Messaging Mayhem: SMS, Android, and Why iMessage Will Continue to Reign Supreme
Google recently announced that they would soon be removing SMS from Hangouts within the next month and are moving the Hangouts app into the enterprise sector with two new services called Hangouts Meet and Hangouts Chat that will compete with GoToMeeting and Slack respectively.
This is a total 180 degree turn from the original Hangouts strategy. It’s initial goal was an ambitious one: to give Apple a run for their money and offer Android/Google users an experience similar to iMessage. At its peak Hangouts did just that. It became the default “G-Chat” in GMail for most users, it had a powerful mobile app, and it had a very successful video chat function that rivaled Skype and FaceTime. The icing on the cake for Project Fi customers was (and still is) the ability to SMS on any device, truly giving iMessage a run for its money.
Then, somehow, over the course of 2-3 years Hangouts degraded over time. The Android app, while never having started on stellar footing, has become progressively buggy over the years. Furthermore, quirks like not being able to SMS/MMS a GIF to my friends (when literally every other SMS/messaging app allow GIFs) really adds to the frustrating mess that is Hangouts.
Yet, even more frustrating, it seems that the only logical reason that Hangouts was left to languish was to make Google’s new messaging service, Allo, a great app. And while it is indeed a great app it comes with its own frustrations (and a subsequent rage that only Google branded market-strategy can instil)l. For example, the fact that Allo launched without a desktop client (that’s still in the works), the fact that it’s only allowed to be active on one phone at a time, and the fact that it’s (for the foreseeable future) not getting SMS or RCS support, has guaranteed abysmal adoption and has earned Google my unfettered wrath.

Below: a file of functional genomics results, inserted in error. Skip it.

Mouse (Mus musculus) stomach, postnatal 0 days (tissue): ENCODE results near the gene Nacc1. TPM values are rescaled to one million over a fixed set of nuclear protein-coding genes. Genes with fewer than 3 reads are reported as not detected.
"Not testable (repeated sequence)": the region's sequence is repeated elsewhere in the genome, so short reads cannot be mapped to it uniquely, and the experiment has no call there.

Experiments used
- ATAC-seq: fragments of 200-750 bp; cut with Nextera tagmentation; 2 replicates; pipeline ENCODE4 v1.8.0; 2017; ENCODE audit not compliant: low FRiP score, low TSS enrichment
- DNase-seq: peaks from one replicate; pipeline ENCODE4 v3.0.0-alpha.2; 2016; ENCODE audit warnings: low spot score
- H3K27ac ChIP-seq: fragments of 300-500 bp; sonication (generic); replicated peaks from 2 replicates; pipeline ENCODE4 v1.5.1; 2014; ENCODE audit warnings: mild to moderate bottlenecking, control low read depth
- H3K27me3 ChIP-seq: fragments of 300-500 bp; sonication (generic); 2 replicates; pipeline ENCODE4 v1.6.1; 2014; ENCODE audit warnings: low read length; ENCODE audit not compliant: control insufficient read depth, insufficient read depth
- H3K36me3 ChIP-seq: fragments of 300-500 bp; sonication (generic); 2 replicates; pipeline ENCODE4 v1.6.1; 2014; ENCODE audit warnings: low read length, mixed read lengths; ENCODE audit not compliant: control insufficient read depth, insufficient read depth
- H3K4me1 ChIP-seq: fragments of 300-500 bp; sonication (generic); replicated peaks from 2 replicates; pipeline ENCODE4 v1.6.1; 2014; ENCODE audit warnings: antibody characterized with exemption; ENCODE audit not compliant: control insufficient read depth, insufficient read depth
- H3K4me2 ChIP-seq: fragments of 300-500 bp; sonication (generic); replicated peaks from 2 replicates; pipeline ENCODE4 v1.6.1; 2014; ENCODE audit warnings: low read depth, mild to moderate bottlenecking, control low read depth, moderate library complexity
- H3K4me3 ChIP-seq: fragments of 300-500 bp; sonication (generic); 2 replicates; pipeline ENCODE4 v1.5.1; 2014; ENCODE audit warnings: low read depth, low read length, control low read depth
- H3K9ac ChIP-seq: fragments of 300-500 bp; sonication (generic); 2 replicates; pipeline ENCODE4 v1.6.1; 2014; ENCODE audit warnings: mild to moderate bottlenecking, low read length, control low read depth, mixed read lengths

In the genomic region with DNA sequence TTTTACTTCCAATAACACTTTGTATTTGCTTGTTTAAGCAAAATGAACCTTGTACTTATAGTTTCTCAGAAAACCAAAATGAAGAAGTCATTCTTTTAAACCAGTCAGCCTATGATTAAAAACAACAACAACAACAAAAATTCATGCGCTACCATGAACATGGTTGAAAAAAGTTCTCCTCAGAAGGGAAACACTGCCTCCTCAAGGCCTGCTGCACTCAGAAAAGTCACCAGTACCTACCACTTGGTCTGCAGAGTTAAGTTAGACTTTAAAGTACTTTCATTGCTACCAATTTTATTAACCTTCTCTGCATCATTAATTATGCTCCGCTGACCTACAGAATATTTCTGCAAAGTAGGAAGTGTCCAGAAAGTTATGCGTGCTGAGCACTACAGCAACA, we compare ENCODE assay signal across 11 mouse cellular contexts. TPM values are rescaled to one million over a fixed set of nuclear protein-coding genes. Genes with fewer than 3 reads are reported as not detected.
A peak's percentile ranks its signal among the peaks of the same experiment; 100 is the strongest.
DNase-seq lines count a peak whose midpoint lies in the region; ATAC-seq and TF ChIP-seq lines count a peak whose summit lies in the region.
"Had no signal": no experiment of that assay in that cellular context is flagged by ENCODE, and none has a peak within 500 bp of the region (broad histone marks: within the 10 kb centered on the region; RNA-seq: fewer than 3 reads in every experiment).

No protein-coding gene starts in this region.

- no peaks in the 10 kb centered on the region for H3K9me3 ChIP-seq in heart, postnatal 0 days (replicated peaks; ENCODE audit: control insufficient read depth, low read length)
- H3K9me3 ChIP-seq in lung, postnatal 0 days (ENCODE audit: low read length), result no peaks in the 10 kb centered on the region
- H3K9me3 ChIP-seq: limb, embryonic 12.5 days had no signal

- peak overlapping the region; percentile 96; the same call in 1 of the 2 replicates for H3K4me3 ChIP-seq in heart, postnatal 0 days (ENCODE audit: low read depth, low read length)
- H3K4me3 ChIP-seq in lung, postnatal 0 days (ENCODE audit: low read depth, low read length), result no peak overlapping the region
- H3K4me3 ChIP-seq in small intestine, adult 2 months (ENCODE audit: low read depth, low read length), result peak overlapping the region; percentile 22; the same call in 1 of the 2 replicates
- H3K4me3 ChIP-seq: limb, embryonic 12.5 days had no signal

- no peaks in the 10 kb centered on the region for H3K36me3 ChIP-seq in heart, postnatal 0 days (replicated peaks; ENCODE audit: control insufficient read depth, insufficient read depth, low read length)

So here we are. While this change offers us a more coherent strategy, Android users have lost prospects for our great iMessage alternative for what, exactly? A fragmented ecosystem where Google gives us an enterprise-oriented Slack competitor (whose freemium, consumer counterpart in gmail is still sticking around), a consumer-oriented WhatsApp competitor that still doesn’t have a desktop client (and might never have SMS or RCS support), and a plane-Jane SMS app that does nothing other than send SMS and RCS really well.
Good job, Google. You blew it.
While I appreciate finally having a coherent strategy, I very well may ditch Android altogether. Why? Because iMessage still reigns supreme and you’re only moving Android users further and further away from a competitive equivalent.